Table 4 Qualitative assessment results
Groups
BIATAIN AG VAC Total
Count Column N % Count Column N % Count Column N %
Q1 -1 0 0 2 6.7 2 3.3
0 1 3.3 3 10.0 4 6.7
1 14 46.7 17 56.7 31 51.7
2 15 50.0 8 26.7 23 38.3
Q2 -1 2 6.7 0 .0 2 3.3
0 2 6.7 3 10.0 5 8.3
1 13 43.3 11 36.7 24 40.0
2 13 43.3 16 53.3 29 48.3
Q3 0 5 16.7 0 .0 5 8.3
1 9 30.0 8 26.7 17 28.3
2 16 53.3 22 73.3 38 63.3
Q4 -2 1 3.3 0 .0 1 1.7
-1 4 13.3 0 .0 4 6.7
0 10 33.3 3 10.0 13 21.7
1 13 43.3 12 40.0 25 41.7
2 2 6.7 15 50.0 17 28.3
Q5 -2 5 16.7 2 6.7 7 11.7
-1 7 23.3 2 6.7 9 15.0
0 5 16.7 7 23.3 12 20.0
1 12 40.0 18 60.0 30 50.0
2 1 3.3 1 3.3 2 3.3
Q6 -2 1 3.3 0 .0 1 1.7
-1 3 10.0 0 .0 3 5.0
0 8 26.7 1 3.3 9 15.0
1 15 50.0 20 66.7 35 58.3
2 3 10.0 9 30.0 12 20.0

Discussion

Diabetic foot ulcers being one of the common complications of diabetes mellitus which in itself is an extremely common disease, it is an imperative to innovate newer modalities of treatment. They cause significant distress to the patients who are often unable to carry out their daily activities. Furthermore, if left untreated, the patient may succumb to secondary infection leading to sepsis and in some cases even death. Adequate and rapid healing is of utmost importance to most patients. Various dressing materials and techniques have been adopted and studied in the past and even more are being developed. In this study, we have compared two effective methods of closure of diabetic ulcers namely NPWT (VAC) and silver-releasing foam dressings (Biatain Ag). Although there have been various studies comparing each of these treatment modalities with conventional gauze dressings, there are very few directly comparing these modalities.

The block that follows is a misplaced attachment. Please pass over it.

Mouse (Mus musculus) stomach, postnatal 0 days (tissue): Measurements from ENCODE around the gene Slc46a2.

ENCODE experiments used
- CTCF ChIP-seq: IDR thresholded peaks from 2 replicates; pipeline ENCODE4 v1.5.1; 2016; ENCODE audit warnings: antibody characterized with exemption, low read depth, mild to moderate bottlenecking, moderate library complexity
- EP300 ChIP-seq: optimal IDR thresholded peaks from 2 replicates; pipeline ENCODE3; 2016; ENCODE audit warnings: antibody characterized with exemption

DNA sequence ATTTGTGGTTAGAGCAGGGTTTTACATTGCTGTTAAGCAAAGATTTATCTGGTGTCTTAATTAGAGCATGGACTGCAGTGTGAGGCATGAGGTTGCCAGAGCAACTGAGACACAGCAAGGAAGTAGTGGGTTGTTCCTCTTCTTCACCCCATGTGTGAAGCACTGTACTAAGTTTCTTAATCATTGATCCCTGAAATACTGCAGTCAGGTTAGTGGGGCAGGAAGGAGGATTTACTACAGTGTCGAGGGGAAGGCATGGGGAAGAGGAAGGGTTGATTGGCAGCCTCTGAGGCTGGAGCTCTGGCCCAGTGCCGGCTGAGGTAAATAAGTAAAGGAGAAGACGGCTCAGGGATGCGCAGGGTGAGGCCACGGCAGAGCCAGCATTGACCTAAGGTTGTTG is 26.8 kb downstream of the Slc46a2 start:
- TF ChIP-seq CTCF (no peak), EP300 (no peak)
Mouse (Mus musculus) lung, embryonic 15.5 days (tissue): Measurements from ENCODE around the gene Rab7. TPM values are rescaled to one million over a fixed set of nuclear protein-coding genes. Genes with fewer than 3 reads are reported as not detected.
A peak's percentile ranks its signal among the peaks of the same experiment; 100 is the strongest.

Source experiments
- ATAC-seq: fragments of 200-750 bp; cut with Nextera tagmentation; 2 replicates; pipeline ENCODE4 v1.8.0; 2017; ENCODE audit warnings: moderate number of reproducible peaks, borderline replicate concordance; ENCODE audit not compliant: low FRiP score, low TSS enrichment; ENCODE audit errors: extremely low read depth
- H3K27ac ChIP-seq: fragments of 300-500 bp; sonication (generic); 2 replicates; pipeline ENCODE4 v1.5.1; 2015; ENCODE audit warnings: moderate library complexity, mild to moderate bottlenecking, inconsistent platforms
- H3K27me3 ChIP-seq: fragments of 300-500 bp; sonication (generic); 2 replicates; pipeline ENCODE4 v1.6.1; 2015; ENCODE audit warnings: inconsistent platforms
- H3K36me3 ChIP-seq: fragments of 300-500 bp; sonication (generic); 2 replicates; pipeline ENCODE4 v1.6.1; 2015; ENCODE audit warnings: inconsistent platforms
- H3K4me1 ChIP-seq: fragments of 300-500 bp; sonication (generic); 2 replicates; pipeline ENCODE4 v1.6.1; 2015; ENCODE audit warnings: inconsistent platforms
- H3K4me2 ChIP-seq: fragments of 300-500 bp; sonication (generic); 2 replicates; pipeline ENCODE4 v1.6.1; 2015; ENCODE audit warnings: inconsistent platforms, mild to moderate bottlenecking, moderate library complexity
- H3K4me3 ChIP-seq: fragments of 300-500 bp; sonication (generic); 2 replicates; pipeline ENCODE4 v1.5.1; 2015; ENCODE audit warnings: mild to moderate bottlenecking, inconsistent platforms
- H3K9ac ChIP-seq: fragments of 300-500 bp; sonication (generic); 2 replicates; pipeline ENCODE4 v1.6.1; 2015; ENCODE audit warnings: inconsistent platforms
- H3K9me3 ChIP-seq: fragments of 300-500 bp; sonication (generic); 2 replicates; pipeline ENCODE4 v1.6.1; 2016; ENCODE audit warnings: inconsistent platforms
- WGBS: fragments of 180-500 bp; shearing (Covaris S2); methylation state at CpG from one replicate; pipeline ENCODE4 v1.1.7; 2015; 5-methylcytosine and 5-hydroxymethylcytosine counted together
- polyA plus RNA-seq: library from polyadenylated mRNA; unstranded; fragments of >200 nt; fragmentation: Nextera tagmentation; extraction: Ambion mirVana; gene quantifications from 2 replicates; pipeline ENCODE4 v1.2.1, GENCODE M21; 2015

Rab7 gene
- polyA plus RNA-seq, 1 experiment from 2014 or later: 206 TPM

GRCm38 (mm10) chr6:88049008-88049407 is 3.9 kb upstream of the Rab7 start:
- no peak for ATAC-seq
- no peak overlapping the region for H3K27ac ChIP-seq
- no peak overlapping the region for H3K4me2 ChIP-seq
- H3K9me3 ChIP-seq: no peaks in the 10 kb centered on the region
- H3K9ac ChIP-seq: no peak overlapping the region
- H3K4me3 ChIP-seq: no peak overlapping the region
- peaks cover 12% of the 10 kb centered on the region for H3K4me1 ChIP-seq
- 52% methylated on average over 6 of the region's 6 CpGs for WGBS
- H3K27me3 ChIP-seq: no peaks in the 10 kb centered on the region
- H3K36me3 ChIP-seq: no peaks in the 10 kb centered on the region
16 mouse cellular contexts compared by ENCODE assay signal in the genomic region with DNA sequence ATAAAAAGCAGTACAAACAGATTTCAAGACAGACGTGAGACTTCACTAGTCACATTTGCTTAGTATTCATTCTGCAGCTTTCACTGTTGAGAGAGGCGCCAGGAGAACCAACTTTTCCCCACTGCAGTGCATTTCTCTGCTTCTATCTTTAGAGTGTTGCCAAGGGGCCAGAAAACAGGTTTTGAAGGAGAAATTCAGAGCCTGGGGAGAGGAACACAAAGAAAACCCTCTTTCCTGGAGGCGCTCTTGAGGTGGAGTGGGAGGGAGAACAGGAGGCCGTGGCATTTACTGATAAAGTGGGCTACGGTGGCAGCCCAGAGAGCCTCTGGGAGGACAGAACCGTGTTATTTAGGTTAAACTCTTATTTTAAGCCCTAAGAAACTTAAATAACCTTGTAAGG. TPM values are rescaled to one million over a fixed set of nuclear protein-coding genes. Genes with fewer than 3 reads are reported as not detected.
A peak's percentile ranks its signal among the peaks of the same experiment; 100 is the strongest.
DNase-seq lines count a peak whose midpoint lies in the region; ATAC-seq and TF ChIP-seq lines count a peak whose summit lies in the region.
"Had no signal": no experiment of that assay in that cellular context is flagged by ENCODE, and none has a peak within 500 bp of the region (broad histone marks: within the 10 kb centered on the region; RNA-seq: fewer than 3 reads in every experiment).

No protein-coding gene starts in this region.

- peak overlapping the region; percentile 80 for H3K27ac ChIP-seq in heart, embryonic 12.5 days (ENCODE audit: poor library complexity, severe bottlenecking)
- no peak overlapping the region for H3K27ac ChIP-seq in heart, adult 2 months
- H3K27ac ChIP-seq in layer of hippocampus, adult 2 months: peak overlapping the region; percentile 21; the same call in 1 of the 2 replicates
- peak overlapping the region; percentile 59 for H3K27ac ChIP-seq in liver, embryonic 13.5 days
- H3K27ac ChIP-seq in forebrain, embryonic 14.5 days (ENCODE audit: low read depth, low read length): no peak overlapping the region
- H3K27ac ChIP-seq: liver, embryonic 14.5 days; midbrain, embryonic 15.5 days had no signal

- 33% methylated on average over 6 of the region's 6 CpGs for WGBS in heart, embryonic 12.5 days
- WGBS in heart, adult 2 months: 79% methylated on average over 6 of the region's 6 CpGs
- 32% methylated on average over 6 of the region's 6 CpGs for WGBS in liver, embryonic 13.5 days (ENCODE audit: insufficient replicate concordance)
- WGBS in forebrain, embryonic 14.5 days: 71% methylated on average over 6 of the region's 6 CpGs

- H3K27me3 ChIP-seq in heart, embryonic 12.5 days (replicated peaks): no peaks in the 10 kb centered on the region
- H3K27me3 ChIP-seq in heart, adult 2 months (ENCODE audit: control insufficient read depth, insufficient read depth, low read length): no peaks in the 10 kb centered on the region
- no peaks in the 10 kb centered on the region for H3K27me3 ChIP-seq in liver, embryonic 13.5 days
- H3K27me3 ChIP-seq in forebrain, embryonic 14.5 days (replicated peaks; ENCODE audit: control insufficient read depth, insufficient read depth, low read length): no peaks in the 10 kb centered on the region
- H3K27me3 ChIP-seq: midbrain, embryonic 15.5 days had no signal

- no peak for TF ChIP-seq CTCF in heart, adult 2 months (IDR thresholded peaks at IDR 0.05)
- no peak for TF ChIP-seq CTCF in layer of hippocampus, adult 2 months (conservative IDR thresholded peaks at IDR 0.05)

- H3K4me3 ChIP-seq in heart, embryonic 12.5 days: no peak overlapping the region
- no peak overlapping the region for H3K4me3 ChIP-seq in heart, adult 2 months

A study conducted by McCallon et al observed a decrease of 28.4% in wound size in VAC group as compared with 9.5% in those treated with saline moistened gauze dressing.13 This was comparable to our study that showed a mean decrease of 26.56% in patients treated with VAC. However, we compared this with Biatain Ag dressing that showed 38.79% decrease in wound size that is statistically significant with a p-value of 0.035.